XSS usually refers to when someone is able to insert HTML into your page, which can happen when you output user input without encoding it first. To prevent that, use htmlspecialchars() when you output user input. I sometimes define two functions like this: function he($s) { return htmlspecialchars($s, ENT_QUOTES, "UTF-8"); } function eh($s) { echo ...


0

I found a good article on when to use the backbone escape function. The author asserts that you should always use escape, apart from when you are definitely not going to be executing the value of a model attribute. For example if you were checking a model attribute was not null: var model = new Backbone.Model({foo: "Bar"}); if (model.get("foo") != null) { ...


3

Use REReplace or REReplaceNoCase functions to remove unwanted characters (specified as regular expression) from a string: #REReplace(";,&,<,>,`,',!,@,$,%,(,),=,+,{,},[,],\", "[;&<>`'!@$%()=+{}[\]\\,""]*", "", "ALL")# ReplaceList function is useful in case if you need to replace certain values from one list with corresponding values ...


2

You can get rid of the empty list elements like this: NewList = ArrayToList(ListToArray(OldList));


0

The former is done by updating your hosts file on your local machine to point old.com to something else, this overrides what the internet DNS states. The latter very much depends on how your application is build and there is not enough info here.


0

You can disable IE's XSS filter on a per-page basis by sending the following HTTP header. X-XSS-Protection: 0


0

The only way around it without modifying browser settings is to set up a proxy script on your server that will forward data to http://validator.w3.org/check using libcurl and print the result. This way all cross-site traffic is moved to the server side where there are no such restrictions. There are other options, such as setting up your own local copy of ...


0

I think Fortify has found that event.getCurrencyCode() could be any length string and may contain a cross-site scripting attack that might send an unsuspecting user to a malicious site or cause the browser to load JavaScript that does bad things to the user. You might be able to tell this by looking at the details tab of the finding in Fortify's Audit ...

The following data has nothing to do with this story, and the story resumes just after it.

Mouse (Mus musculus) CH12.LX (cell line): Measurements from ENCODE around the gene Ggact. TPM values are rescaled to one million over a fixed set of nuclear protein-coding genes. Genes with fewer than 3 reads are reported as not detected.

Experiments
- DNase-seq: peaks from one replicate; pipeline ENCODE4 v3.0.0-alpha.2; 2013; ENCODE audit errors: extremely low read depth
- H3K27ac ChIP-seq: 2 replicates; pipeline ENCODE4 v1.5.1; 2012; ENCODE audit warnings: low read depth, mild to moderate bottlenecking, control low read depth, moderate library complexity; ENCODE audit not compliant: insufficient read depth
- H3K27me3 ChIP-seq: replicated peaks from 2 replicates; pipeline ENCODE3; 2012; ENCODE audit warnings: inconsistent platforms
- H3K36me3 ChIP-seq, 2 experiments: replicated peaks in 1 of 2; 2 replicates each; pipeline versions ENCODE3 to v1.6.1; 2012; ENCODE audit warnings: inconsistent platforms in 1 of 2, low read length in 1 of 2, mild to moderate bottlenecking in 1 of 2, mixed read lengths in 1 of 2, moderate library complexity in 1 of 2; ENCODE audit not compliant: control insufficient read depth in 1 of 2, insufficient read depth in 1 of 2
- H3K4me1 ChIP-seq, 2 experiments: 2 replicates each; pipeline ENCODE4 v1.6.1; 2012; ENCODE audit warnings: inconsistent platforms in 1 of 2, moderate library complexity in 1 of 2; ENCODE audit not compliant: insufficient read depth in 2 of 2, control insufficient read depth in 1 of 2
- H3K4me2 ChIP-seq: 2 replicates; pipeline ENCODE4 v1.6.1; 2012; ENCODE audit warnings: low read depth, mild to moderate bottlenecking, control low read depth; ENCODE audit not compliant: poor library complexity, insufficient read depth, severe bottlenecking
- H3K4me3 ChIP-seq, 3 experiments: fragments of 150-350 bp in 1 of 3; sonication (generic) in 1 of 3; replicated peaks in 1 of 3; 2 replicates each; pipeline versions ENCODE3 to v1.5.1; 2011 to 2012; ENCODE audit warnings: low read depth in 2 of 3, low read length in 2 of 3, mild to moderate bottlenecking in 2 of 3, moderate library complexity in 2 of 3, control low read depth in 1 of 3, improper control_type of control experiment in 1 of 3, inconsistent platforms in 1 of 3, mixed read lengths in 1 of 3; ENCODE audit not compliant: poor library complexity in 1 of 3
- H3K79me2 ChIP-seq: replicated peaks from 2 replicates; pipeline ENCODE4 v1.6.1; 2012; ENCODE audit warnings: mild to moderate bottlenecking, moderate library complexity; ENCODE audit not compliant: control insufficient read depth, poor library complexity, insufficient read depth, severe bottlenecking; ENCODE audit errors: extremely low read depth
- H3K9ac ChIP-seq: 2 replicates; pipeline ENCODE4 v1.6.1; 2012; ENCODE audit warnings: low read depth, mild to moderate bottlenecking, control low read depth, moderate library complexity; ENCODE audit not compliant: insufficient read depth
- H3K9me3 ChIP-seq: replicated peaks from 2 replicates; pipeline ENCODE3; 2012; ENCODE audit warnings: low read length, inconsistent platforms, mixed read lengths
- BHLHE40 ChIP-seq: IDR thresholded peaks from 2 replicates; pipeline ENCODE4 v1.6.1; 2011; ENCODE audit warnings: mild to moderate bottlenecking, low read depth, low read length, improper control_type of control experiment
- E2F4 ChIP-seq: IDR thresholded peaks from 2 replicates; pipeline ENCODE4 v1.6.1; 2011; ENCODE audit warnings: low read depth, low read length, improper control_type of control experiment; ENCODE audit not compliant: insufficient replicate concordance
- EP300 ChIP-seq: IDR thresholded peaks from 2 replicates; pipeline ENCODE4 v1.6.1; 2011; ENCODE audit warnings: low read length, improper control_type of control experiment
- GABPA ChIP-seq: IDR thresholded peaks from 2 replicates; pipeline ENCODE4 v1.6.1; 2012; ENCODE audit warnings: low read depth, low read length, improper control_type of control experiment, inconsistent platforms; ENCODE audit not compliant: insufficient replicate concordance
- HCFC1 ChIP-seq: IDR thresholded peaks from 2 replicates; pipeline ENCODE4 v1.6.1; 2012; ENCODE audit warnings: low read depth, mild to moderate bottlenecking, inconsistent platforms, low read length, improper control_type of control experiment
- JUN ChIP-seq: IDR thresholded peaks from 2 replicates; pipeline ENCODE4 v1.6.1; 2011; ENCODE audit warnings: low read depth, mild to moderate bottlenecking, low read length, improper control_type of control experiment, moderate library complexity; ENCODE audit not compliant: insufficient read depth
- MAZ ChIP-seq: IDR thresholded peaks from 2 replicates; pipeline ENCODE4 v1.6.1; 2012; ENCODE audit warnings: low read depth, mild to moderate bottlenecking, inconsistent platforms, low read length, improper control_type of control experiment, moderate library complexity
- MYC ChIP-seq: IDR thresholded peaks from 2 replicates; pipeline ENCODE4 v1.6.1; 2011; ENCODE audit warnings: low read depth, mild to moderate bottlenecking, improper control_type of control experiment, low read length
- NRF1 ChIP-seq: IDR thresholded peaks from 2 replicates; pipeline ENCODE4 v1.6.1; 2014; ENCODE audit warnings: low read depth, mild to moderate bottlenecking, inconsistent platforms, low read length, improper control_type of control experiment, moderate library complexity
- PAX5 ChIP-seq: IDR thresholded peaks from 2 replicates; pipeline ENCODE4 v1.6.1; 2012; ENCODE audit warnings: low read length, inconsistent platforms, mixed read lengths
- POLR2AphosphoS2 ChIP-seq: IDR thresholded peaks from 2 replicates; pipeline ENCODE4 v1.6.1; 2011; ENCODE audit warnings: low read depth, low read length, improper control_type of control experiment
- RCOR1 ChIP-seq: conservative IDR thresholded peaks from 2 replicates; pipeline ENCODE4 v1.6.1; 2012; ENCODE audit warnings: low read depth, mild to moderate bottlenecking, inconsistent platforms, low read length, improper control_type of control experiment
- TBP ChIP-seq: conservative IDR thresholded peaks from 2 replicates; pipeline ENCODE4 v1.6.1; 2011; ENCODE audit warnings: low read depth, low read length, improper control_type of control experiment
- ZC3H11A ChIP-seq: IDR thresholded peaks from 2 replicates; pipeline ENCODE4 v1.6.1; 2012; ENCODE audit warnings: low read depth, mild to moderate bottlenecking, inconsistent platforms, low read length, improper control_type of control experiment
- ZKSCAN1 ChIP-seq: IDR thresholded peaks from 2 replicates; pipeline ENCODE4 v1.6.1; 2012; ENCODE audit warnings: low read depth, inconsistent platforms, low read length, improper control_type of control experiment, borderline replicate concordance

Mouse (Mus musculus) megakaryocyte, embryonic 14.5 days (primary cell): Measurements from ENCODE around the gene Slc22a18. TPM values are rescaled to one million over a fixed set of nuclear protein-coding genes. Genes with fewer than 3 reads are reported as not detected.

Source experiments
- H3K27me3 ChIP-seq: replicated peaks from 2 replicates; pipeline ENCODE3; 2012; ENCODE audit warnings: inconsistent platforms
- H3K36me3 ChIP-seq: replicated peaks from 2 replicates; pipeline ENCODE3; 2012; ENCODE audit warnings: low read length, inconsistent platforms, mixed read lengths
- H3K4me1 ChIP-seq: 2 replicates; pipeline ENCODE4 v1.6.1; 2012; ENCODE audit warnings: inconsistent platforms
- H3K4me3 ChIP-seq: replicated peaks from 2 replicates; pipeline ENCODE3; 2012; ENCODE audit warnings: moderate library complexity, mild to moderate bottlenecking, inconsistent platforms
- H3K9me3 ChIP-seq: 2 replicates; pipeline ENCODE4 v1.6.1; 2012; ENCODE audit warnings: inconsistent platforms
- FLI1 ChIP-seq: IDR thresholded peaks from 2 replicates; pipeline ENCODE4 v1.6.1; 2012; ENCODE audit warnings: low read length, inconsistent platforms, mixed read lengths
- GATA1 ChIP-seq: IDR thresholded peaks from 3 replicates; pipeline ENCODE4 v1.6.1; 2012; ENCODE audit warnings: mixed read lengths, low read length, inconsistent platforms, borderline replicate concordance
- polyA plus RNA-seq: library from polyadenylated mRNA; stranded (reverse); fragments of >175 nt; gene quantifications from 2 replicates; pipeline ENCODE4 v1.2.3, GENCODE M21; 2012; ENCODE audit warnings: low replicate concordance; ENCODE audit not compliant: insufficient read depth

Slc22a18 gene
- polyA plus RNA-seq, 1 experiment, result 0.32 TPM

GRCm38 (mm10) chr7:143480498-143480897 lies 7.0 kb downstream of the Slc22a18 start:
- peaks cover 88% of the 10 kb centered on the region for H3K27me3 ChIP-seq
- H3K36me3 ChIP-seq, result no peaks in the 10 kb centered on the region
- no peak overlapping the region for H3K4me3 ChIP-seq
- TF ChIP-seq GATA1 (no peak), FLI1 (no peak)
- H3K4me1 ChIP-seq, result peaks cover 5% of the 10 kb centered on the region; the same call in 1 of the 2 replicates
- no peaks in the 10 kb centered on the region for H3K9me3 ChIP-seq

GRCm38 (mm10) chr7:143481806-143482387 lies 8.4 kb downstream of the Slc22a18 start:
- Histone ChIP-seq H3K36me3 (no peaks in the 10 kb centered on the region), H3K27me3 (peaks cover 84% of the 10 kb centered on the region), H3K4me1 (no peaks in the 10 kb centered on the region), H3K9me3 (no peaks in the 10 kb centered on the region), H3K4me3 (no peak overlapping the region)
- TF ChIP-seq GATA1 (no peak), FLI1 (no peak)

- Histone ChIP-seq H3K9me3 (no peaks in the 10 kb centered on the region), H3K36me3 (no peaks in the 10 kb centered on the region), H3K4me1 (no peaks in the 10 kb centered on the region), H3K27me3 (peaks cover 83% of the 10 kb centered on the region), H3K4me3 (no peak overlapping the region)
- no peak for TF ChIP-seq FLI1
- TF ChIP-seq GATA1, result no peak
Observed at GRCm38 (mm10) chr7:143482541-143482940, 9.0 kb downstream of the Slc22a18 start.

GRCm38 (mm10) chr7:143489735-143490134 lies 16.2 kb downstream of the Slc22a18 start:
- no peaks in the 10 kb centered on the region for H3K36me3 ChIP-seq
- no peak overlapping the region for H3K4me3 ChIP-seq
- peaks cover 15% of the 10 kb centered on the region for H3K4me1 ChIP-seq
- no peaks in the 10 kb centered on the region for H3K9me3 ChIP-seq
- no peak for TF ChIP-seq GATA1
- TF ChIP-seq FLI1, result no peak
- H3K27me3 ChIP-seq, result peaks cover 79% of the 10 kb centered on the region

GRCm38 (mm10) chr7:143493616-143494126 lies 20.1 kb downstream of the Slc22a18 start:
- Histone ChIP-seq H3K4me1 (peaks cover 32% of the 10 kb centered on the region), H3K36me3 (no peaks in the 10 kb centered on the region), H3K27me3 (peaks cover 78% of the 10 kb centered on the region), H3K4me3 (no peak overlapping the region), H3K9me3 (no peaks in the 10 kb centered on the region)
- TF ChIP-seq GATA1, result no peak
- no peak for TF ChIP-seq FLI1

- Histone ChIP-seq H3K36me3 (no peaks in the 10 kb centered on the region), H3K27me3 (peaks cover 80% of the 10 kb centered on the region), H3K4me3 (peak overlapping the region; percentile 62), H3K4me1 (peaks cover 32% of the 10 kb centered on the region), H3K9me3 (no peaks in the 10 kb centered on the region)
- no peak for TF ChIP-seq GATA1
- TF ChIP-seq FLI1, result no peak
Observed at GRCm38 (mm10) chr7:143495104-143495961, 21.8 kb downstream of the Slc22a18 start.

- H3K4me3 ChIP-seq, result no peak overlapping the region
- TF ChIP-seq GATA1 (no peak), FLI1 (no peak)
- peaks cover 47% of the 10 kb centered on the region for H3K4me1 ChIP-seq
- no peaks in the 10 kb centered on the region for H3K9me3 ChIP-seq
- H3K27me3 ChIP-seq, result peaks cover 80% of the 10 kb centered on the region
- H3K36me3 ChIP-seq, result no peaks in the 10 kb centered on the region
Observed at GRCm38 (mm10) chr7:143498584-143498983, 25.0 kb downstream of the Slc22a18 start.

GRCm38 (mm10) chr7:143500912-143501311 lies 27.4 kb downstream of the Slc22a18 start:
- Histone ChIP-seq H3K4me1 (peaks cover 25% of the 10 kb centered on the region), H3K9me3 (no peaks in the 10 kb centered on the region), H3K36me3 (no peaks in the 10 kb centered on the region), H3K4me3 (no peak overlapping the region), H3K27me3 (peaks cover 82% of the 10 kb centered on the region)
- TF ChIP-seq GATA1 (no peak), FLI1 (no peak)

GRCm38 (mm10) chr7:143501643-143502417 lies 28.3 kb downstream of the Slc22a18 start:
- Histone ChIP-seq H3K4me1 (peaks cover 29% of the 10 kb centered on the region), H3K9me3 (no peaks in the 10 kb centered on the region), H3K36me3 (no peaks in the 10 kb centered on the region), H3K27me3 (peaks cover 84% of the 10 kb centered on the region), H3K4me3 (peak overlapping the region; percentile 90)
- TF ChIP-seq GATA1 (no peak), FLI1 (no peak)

1

X-XSS-Protection: 1 : Force XSS protection (useful if XSS protection was disabled by the user) X-XSS-Protection: 0 : Disable XSS protection The token mode=block will prevent browser (IE8+ and Webkit browsers) to render pages (instead of sanitizing) if a potential XSS reflection (= non-persistent) attack is detected. /!\ Warning, mode=block creates a ...


0

if you still have problem, look at: https://docs.djangoproject.com/en/dev/topics/templates/#automatic-html-escaping Django should automaticly escape html code, unless you tell not to do it.


1

I just saw this on a site that I manage. The script is encoded but it's fairly easy to find out what it expands to: $ curl https://d1ui18tz1fx59z.cloudfront.net/js/all/pd2.js?v=18 > raw.js $ sed -i 's/eval/console.log/' raw.js $ node raw.js [lots of output] I then fed the output into http://jsbeautifier.org/ and got ...


0

The Django template that renders the original page is also used to render content for infinite scroll (partial view). Therefore you are safe. If all you are doing is rendering content that you have control of and already trust for your initial page load, then there will be nothing malicious in the page source to be rendered. In this case as you are ...


-1

Update Use this line before passing the HTML into the jQuery it will remove any scripts (including onmouseover etc.) that are included in the HTML: var cleansed = str.replace(/<script\b[^<]*(?:(?!<\/script>)<[^<]*)*<\/script>/gmi, ""); cleansed = cleansed.replace(/\bon\w+\s*=[\s\S]*?>/gmi, ">"); I still say that the ...


0

There's no automatic attribute available for this, you'll have to do some work yourself. I'm not sure if you already know about the Microsoft Web Protection Library. It includes the AntiXSS component (NuGet link), which seems ideal for what you want. This OWASP article contains a lot of useful information and Haacked has a tutorial on how to use it. ...


0

To prevent reflected and stored XSS you need to escape/encode part of the response from the server (output fields). Some encoding inside the browser page itself could be useful only against DOM XSS but this is a more rare scenario.


0

After googling I end-up at owasp site. It contains nice checklist for REST security & assessment. Links: REST Security and REST Assessment


1

Interesting how this is being implemented years later by google and them removing the URL all together in order to prevent XSS attacks and other malicious acitivites


1

PHP's mysqli_real_escape_string is an option but I prefer solutions like preg_replace Stop there. It's clear by this statement, your question, and the question tags that you don't understand what escaping is for. Rather than answering your question directly, let me try to explain it. mysqli_real_escape_string() escapes strings for SQL. All this ...


1

The correct way to handle this is to set the text. $('#abc').text('What <ever> you & want;'); Then, no escaping is necessary.